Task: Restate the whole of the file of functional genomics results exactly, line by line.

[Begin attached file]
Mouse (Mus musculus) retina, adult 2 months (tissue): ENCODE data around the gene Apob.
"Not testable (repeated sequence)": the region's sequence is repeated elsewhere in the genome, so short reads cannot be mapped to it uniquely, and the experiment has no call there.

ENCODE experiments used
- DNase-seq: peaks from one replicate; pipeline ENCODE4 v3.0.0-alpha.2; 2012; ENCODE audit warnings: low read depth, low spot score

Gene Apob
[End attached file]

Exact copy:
Mouse (Mus musculus) retina, adult 2 months (tissue): ENCODE data around the gene Apob.
"Not testable (repeated sequence)": the region's sequence is repeated elsewhere in the genome, so short reads cannot be mapped to it uniquely, and the experiment has no call there.

ENCODE experiments used
- DNase-seq: peaks from one replicate; pipeline ENCODE4 v3.0.0-alpha.2; 2012; ENCODE audit warnings: low read depth, low spot score

Gene Apob